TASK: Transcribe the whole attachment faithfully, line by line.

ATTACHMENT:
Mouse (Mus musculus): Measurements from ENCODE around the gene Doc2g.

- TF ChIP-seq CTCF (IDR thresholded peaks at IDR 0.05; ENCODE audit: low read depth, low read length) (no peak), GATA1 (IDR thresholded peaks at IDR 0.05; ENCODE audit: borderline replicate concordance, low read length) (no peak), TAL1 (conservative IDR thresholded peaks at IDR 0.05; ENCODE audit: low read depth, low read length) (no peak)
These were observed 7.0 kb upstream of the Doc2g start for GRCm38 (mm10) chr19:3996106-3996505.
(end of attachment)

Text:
Mouse (Mus musculus): Measurements from ENCODE around the gene Doc2g.

- TF ChIP-seq CTCF (IDR thresholded peaks at IDR 0.05; ENCODE audit: low read depth, low read length) (no peak), GATA1 (IDR thresholded peaks at IDR 0.05; ENCODE audit: borderline replicate concordance, low read length) (no peak), TAL1 (conservative IDR thresholded peaks at IDR 0.05; ENCODE audit: low read depth, low read length) (no peak)
These were observed 7.0 kb upstream of the Doc2g start for GRCm38 (mm10) chr19:3996106-3996505.